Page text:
Thursday Class: On the Spot

We were back to BW’s Thursday class tonight after a two week break (one week for Swan Lake, one week while I was watching Pilobolus).

It was a good class. Just BB and me, so we got to do a fairly complex (and long!) barre. I tried to remember to relax my upper body, since I realized on Wednesday that when my upper body is tense, I tend to lose the ability to really control my deep rotators.

Sometimes that’s a losing battle, the upper-body-relaxing bit. Tonight, it went fairly well. Sometimes a little too well, at which point my hands when from Don Quixote! to Dead Birds 😦

handy-guide

…Unless, of course, you are actually in “Don Quixote,” or dancing a character role that calls for Emphatic Flamenco Matador Hands. But there is no place in ballet for Dead Birds, unless they’re the Dying Swan, and even she doesn’t get to have Dead Bird Hands because, I mean, like … birds don’t even have hands, man.

Anyway, at barre, BW corrected my grand battement à côte, which I was allowing to drift too far backwards (and, like everyone else this week, got on me about my working knee not being straight in arabesque; for some reason, it has decided to choose this week to give me … ahem … attitude :V).

Curiously, I think this is a new-ish development. I’ve started doing them mostly with the arm in 3rd, because it forces me to keep my shoulders down and, frankly, just gets the danged arm out of the way. Before I adopted that approach, I used my arm as a handy-dandy guide: as long as I shot my leg to the front of my arm, I was fine. Now I need to, like, actually feel where it’s supposed to go.

Speaking of attitude, he also sorted my attitude balance-to-allongé. For some reason, I kept doing it to second arabesque. Have I always done that? Now that I’m thinking about it, I don’t think that I have. That said, I have no idea when I started doing it or why. For all I know, I’ve been doing it like that for a year and it originated as a way to get my arm out of the way without cracking the back of my hand on the wall or the mirror.

We also did a kajillion turns. BW noticed something weird about my spot: I was, in essence, spotting twice — like, getting stuck briefly in the mirror on the way to the actual spot. Apparently, this problem is contagious, because BB was doing it, too.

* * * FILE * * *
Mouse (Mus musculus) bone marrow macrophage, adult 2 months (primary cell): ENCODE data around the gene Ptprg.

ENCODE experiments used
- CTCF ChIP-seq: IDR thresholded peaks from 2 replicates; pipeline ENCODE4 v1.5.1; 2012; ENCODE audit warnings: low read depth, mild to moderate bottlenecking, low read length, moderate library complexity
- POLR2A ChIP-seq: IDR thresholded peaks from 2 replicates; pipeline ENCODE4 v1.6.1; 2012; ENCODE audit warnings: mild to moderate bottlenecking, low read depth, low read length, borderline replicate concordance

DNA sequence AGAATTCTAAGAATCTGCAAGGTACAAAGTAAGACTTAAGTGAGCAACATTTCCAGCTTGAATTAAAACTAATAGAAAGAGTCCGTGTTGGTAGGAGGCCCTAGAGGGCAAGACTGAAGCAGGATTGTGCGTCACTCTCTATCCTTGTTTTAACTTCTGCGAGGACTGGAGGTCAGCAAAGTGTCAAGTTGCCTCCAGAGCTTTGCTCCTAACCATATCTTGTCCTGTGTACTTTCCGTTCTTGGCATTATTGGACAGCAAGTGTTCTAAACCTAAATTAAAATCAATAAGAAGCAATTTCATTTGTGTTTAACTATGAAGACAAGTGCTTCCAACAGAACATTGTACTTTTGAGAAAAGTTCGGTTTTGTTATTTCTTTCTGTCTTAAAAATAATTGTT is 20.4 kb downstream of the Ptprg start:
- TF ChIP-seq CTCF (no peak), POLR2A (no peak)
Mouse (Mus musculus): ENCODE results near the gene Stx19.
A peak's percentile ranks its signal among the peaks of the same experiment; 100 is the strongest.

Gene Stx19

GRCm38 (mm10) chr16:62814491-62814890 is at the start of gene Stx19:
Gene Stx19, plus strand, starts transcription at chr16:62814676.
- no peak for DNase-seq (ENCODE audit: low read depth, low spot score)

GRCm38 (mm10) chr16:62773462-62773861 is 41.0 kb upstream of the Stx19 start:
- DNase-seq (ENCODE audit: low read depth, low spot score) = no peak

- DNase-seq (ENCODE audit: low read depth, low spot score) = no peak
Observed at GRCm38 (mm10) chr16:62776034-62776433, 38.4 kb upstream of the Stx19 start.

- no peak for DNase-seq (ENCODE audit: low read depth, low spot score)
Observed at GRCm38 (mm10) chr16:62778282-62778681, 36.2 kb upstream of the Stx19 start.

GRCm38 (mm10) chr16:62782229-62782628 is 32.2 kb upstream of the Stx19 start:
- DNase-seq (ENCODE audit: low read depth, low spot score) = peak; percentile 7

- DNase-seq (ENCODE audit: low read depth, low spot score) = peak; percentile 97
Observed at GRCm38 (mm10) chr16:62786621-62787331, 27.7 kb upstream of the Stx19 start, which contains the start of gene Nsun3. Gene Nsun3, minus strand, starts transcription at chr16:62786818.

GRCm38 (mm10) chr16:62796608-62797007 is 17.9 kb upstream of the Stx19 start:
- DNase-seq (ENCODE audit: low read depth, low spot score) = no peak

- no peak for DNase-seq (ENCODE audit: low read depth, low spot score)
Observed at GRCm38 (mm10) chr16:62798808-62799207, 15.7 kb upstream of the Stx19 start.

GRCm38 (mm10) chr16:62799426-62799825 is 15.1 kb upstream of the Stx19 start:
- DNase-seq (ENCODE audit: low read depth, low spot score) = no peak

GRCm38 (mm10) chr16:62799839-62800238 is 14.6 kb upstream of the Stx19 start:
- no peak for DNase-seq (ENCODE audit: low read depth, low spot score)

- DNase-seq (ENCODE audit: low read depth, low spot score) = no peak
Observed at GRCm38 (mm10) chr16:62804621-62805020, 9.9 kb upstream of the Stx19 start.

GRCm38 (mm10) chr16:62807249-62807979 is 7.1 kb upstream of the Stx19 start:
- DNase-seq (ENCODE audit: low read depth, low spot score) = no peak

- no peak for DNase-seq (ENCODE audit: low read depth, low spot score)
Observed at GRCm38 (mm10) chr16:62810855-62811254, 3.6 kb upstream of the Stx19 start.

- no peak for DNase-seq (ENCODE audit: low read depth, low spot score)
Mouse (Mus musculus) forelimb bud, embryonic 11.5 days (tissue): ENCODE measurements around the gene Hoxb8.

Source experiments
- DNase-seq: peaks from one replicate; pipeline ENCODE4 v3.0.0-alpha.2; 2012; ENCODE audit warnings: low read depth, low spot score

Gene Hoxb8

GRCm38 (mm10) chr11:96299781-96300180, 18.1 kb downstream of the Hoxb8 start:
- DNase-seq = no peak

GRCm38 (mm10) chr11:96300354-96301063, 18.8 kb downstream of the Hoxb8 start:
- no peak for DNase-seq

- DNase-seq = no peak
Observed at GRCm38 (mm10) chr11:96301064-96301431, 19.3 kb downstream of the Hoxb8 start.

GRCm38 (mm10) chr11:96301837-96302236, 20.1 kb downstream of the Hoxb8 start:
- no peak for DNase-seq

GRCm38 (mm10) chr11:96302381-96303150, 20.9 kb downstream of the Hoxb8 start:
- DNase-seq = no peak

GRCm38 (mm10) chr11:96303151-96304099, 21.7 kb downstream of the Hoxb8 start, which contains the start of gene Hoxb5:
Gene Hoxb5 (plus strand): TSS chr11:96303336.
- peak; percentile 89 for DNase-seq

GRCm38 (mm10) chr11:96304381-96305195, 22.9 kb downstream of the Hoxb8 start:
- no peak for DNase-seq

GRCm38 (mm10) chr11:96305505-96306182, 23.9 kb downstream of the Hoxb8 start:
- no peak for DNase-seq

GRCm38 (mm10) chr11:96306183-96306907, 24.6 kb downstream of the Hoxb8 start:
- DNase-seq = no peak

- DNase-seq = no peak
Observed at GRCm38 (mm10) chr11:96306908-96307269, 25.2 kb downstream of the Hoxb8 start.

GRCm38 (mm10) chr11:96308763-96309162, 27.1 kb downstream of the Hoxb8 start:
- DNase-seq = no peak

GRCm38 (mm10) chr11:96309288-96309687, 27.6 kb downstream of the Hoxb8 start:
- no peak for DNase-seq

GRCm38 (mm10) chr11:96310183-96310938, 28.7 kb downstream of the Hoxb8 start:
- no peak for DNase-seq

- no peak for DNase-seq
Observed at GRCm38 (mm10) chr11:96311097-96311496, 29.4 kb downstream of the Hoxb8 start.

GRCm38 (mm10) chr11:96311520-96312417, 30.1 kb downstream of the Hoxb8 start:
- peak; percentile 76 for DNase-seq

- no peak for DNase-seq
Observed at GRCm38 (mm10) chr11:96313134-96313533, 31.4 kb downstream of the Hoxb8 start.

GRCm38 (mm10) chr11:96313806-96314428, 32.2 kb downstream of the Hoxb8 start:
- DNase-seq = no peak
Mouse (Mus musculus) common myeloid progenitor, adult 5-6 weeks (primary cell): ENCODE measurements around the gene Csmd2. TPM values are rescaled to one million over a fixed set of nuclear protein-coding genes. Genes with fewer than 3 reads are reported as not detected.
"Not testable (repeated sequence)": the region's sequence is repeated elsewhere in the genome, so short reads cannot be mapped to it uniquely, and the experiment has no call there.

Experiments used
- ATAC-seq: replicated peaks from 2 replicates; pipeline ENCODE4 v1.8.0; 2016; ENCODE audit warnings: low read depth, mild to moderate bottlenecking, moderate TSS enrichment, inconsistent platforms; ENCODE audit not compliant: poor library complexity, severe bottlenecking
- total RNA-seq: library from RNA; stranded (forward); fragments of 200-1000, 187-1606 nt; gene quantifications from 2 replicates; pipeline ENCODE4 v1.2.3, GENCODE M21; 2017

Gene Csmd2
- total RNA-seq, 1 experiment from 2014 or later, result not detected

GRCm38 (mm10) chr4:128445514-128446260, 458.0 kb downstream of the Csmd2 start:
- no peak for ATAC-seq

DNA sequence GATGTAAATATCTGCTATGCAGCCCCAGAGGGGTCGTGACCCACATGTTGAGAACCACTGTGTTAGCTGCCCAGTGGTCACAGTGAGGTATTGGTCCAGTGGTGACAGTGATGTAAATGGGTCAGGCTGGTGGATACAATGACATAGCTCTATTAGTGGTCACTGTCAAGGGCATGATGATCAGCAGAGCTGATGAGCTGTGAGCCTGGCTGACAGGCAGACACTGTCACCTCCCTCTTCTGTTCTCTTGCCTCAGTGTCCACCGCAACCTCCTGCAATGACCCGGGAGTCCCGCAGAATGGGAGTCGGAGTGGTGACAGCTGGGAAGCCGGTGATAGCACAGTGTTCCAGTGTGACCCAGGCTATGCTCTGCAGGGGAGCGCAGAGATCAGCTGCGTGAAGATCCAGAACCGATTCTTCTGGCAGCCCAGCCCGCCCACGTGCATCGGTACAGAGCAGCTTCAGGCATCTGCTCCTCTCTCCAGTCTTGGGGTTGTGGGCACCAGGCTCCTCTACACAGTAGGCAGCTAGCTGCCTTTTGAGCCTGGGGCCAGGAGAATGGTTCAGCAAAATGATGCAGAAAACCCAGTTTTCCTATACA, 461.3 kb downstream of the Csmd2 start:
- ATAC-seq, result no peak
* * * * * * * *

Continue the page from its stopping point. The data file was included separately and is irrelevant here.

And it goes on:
I very much get how this came about: I’m attempting to watch my turns in the mirror.

Specifically, my wonky proprioception makes it really hard for me to feel whether or not I’m actually snapping my leg to a proper open passé (or retiré, as is sometimes required), and I’ve developed the habit of attempting to catch a glimpse on the fly.

Apparently, that plays havoc with your spot, even though the hesitation it produces is minuscule.

The really annoying part of all this is that it really probably isn’t necessary. Snapping to a proper, open passé/retiré is one of the things I do naturally. There is absolutely no reason for me to be checking that in the mirror when I’m doing turns.

Keeping my foot attached at the knee until I really finish my turn, on the other hand… Eerrrrm, yeahhhhh. Sometimes I start stepping out of my turns a little early. It’s a thing.

That said, I mostly managed to stay attached tonight. Maybe the mini-spot in the middle was the problem?

Anyway, with regard to your working leg in turns, it’s fairly easy to tell whether you’re staying placed: if you can finish in a clean fifth when you do turns to fifth, you’re probably keeping your foot attached. For me, this works for turns from fifth, fourth, or second(1).

  1. Are turns from third  even a thing?

On the other hand, if you find yourself finishing everything in a sort of sloppy 4.5th position, your foot is probably wandering. Or, at least, that’s how it works for me.

So here’s the rundown:

  1. Allongé from attitude: it is not the same thing as an extended second arabesque.
  2. Grand battement à côte: don’t let your leg drift behind you, and if you have trouble feeling where it is, do it in the mirror a whole bunch of times and figure out how to feel it.
  3. Turns: don’t get stuck in the mirror; the extra mini-spot just screws it all up.

Oh, and one more bonus: when you’re doing a simple combination of piqué turn – piqué turn – soutenu  turn – soutenu turn – piqué turn – piqué turn – step-over turn – step-over turn, don’t get so into it that you nearly crash into the wall at the opposite corner.

Pro Tip: crashing into the corner is not how you ballet (though IIRC Nureyev totally launched himself off a stage once, in front of like all the people).

 

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About asher

Me in a nutshell: Standard uptight ballet boy. Trapeze junkie. Half-baked choreographer. Budding researcher. Transit cyclist. Terrible homemaker. Getting along pretty well with bipolar disorder. Fabulous. Married to a very patient man. Bachelor of Science in Psychology (2015). Proto-foodie, but lazy about it. Cat owner ... or, should I say, cat own-ee? ... dog lover. Equestrian.

Posted on 2016/10/27, in balllet, class notes, dance, ID-10T errors, mistakes and tagged , , , , . Bookmark the permalink. 2 Comments.

  1. I think falling off the stage technically constitutes a tombé. 😀

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